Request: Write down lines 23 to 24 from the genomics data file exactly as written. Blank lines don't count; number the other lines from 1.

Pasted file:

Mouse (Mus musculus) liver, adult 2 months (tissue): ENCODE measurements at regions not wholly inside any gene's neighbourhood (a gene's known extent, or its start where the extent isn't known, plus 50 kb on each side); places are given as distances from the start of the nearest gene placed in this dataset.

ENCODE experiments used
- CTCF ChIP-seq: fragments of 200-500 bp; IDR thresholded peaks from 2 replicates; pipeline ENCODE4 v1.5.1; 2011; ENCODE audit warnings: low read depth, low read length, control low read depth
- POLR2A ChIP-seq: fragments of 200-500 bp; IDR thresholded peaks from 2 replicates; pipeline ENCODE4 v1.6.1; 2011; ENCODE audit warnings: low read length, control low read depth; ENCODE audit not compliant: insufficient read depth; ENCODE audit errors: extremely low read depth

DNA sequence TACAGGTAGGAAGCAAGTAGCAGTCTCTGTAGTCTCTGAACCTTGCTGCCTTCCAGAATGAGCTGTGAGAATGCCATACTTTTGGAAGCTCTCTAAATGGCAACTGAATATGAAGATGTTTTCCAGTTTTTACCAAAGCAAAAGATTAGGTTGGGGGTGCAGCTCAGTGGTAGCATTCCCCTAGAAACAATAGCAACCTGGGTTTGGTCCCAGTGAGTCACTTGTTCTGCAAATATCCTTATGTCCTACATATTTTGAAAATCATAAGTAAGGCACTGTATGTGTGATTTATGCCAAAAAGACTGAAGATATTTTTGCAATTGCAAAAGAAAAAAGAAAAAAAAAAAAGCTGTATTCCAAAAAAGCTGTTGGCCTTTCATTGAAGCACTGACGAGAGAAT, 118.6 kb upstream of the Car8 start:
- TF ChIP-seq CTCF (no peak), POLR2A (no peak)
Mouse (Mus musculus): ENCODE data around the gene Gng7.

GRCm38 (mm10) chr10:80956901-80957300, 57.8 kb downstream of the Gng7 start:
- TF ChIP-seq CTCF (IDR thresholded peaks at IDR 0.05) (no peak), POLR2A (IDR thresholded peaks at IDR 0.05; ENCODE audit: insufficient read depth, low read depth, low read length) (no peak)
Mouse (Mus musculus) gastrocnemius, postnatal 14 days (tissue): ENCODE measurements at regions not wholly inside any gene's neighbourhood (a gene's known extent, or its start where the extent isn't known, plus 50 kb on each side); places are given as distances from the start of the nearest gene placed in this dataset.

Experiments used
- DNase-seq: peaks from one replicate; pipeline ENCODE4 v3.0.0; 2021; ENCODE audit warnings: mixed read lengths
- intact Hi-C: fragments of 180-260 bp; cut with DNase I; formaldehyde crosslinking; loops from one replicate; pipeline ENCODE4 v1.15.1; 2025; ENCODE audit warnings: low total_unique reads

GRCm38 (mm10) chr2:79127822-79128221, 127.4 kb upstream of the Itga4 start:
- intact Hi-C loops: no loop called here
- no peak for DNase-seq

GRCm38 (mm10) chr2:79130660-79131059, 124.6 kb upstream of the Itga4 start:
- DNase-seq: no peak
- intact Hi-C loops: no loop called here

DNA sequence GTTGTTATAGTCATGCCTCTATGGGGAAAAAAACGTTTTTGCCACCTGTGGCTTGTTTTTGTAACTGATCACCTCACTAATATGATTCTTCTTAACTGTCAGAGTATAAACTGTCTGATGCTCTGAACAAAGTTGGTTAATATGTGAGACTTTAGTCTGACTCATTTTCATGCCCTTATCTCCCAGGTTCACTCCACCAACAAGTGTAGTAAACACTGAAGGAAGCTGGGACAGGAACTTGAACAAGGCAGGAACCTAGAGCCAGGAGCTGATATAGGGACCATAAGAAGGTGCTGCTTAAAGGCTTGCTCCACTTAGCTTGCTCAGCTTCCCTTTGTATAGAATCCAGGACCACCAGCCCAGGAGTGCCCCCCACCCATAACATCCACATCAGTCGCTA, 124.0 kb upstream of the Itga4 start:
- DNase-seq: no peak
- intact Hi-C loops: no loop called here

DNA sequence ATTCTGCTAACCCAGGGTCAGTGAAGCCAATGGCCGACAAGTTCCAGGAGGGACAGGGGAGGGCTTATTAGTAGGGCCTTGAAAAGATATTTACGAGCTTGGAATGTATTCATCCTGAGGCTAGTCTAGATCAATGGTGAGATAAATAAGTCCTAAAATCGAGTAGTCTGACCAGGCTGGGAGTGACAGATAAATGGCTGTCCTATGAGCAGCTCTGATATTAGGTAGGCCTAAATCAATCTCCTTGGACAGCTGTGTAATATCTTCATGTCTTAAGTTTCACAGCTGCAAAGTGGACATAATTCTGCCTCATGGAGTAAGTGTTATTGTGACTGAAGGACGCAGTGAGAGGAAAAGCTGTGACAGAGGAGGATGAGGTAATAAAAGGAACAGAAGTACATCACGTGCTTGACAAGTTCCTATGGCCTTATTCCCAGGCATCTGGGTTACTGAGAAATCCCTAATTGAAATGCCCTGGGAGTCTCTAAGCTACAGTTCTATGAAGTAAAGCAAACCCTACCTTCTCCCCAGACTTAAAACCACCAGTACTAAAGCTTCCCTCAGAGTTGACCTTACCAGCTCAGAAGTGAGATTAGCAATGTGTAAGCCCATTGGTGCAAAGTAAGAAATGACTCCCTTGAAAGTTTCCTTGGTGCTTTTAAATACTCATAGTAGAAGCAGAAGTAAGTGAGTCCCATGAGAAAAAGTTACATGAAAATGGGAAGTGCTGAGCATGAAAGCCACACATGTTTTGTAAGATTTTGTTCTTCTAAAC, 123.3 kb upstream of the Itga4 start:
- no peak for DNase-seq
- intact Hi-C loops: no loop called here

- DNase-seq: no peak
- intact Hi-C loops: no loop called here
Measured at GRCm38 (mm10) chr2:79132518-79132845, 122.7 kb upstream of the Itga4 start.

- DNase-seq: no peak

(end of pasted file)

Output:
DNA sequence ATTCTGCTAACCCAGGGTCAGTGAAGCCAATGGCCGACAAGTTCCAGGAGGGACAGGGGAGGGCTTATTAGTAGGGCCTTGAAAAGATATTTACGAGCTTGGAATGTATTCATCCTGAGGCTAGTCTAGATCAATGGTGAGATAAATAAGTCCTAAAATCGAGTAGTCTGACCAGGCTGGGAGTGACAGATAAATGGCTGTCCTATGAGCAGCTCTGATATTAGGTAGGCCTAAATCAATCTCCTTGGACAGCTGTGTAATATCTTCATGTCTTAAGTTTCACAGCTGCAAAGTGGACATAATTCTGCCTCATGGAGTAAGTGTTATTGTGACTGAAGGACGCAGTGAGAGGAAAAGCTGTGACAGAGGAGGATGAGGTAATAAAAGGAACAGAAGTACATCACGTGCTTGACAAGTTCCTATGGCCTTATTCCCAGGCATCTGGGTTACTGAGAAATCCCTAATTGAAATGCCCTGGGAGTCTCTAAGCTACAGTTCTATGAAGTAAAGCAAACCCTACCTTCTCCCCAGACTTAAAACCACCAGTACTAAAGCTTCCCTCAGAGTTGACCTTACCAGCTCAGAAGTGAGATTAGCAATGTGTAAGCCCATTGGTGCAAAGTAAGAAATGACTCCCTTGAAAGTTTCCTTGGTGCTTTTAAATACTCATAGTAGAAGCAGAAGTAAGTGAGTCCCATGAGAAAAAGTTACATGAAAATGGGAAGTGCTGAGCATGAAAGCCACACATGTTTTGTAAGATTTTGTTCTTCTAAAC, 123.3 kb upstream of the Itga4 start:
- no peak for DNase-seq